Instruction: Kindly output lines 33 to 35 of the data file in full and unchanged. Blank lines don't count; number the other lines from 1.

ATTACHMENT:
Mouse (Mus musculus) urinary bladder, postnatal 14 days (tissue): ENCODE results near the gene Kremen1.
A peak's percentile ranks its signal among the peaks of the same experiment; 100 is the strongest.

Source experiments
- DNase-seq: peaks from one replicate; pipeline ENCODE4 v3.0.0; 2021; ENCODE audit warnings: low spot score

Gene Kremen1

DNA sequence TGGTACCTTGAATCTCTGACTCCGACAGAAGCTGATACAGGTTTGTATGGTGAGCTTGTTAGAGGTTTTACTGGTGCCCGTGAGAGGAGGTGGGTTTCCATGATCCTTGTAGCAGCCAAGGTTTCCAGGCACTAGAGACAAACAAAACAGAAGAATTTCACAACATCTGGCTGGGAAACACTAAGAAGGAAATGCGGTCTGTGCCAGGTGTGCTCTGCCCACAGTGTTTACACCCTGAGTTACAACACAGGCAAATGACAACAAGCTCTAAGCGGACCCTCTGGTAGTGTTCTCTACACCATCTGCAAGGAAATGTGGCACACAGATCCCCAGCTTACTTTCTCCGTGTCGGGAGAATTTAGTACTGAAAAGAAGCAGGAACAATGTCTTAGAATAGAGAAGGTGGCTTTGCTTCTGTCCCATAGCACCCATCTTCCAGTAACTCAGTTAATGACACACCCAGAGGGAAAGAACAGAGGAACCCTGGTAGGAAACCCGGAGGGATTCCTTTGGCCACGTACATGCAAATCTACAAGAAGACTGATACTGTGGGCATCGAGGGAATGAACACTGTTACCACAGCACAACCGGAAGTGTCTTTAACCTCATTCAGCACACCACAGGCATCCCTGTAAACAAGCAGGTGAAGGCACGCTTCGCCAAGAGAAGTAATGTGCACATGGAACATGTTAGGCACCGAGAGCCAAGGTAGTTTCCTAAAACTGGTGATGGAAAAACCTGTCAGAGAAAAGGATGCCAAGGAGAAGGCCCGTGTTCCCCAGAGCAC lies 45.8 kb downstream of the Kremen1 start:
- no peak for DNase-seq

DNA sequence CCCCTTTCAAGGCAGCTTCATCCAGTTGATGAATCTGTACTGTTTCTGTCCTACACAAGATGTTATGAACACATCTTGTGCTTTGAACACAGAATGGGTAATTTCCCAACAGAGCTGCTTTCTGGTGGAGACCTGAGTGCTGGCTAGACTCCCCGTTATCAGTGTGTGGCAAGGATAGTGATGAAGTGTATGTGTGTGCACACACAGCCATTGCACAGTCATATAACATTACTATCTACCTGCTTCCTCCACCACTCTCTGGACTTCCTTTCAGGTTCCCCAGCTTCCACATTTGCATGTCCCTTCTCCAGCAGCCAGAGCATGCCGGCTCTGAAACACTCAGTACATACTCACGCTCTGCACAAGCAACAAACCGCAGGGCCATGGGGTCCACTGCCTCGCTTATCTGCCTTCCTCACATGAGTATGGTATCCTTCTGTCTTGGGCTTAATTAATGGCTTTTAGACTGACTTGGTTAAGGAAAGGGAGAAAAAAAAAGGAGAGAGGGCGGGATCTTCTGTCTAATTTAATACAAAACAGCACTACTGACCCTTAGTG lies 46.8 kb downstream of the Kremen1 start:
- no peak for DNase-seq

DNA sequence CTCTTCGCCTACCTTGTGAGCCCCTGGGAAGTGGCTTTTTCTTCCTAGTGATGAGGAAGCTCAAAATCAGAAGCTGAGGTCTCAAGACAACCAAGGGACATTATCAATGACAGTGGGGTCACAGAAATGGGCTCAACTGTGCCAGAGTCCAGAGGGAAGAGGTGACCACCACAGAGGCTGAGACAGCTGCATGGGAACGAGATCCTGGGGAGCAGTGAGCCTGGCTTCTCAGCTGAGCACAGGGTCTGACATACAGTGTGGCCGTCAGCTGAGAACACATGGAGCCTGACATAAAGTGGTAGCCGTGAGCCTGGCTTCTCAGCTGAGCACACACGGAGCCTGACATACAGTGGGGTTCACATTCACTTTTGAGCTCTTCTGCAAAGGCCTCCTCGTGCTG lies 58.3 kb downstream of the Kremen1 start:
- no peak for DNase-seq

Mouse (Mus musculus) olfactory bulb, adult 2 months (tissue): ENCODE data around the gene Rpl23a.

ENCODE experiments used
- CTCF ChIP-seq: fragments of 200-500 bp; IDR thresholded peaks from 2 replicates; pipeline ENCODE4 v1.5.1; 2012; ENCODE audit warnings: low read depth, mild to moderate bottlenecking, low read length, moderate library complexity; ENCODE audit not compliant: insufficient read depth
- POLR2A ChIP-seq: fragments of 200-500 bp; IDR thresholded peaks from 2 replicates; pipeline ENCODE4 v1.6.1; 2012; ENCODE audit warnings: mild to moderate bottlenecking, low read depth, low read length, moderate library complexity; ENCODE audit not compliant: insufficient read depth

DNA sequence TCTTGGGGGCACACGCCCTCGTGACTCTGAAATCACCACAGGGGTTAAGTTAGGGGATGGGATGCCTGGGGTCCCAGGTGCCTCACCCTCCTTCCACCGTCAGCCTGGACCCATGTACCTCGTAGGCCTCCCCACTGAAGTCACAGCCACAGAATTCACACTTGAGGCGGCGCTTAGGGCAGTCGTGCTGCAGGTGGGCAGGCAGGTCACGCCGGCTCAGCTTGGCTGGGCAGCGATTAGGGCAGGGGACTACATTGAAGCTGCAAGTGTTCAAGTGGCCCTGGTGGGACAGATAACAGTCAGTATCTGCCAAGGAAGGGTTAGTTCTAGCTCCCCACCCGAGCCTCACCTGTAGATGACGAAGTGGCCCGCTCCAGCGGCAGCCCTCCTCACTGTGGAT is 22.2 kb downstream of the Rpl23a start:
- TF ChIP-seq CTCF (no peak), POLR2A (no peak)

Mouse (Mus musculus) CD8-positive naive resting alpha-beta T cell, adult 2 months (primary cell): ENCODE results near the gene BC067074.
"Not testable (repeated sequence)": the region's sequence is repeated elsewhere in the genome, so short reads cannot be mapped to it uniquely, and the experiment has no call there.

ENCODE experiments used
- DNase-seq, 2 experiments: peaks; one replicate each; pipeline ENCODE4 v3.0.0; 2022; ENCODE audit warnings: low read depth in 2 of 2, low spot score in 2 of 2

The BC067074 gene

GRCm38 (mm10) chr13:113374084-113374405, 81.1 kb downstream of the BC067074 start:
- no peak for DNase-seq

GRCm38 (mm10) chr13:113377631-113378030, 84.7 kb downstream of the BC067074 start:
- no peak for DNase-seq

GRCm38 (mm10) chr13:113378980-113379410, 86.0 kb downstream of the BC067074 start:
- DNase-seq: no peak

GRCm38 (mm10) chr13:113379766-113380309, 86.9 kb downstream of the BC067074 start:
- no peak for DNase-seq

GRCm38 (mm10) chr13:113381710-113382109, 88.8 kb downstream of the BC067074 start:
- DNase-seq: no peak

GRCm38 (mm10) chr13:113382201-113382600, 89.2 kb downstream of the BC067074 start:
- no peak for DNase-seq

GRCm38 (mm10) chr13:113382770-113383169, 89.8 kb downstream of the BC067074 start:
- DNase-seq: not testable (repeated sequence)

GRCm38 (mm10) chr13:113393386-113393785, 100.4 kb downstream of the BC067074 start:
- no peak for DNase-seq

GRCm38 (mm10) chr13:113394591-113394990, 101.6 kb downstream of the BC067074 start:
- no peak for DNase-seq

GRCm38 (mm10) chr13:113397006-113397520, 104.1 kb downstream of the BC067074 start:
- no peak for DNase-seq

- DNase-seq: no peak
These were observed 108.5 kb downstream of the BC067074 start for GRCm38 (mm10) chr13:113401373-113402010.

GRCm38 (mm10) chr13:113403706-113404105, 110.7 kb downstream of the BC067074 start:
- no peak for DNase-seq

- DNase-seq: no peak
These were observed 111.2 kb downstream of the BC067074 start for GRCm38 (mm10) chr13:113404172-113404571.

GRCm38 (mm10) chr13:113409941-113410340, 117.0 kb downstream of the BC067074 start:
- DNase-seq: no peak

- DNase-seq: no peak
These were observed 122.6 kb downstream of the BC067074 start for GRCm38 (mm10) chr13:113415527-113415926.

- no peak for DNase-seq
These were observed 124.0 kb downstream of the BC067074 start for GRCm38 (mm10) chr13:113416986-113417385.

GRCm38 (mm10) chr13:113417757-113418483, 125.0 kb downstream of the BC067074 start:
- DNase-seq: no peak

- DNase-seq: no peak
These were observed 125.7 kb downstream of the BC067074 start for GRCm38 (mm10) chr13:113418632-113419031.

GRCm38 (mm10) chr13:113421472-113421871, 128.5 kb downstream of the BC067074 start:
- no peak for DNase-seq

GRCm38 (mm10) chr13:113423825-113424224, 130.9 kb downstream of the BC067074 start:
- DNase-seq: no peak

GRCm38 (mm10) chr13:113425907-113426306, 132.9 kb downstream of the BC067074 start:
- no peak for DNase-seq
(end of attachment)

GRCm38 (mm10) chr13:113382201-113382600, 89.2 kb downstream of the BC067074 start:
- no peak for DNase-seq

GRCm38 (mm10) chr13:113382770-113383169, 89.8 kb downstream of the BC067074 start: